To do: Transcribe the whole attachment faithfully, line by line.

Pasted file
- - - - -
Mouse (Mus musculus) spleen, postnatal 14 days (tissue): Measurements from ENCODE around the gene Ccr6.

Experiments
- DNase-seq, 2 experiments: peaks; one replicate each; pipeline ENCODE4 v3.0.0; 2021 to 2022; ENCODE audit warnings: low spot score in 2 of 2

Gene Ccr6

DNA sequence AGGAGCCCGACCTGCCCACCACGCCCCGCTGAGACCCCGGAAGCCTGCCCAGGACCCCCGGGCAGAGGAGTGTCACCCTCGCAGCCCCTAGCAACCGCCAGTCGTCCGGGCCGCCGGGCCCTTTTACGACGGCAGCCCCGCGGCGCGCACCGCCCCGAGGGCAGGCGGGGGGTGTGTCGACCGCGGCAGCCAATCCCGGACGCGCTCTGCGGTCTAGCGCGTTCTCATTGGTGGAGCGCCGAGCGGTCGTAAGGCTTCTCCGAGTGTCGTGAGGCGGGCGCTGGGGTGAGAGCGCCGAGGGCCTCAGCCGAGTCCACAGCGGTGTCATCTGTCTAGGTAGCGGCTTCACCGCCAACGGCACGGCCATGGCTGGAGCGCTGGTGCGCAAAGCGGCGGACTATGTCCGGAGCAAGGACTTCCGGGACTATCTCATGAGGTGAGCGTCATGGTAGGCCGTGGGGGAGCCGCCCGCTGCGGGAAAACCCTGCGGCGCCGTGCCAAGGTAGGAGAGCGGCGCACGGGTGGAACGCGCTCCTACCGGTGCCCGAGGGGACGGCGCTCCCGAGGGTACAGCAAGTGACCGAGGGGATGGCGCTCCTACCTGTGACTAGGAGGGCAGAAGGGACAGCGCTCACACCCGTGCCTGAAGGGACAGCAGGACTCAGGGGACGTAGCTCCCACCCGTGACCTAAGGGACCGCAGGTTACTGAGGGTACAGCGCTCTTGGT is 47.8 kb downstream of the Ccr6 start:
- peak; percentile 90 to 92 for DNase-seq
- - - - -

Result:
Mouse (Mus musculus) spleen, postnatal 14 days (tissue): Measurements from ENCODE around the gene Ccr6.

Experiments
- DNase-seq, 2 experiments: peaks; one replicate each; pipeline ENCODE4 v3.0.0; 2021 to 2022; ENCODE audit warnings: low spot score in 2 of 2

Gene Ccr6

DNA sequence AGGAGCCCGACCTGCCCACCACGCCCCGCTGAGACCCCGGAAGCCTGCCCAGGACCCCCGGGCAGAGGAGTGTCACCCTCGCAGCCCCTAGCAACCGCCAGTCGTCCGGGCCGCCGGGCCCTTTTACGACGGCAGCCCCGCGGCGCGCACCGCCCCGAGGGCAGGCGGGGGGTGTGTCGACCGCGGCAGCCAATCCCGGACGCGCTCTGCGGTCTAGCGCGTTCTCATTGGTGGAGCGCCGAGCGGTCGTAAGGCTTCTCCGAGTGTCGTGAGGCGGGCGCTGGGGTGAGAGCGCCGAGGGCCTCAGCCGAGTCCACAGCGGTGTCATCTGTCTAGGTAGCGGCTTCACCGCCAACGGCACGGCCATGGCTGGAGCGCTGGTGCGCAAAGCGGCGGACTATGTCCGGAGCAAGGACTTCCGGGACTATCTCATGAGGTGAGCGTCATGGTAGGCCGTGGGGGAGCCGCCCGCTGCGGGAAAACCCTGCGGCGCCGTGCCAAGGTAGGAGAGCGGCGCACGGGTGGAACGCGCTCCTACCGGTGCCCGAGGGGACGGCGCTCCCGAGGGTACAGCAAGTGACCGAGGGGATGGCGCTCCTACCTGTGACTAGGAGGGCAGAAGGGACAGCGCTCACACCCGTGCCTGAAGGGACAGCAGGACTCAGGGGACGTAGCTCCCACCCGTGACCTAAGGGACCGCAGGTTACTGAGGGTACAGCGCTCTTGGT is 47.8 kb downstream of the Ccr6 start:
- peak; percentile 90 to 92 for DNase-seq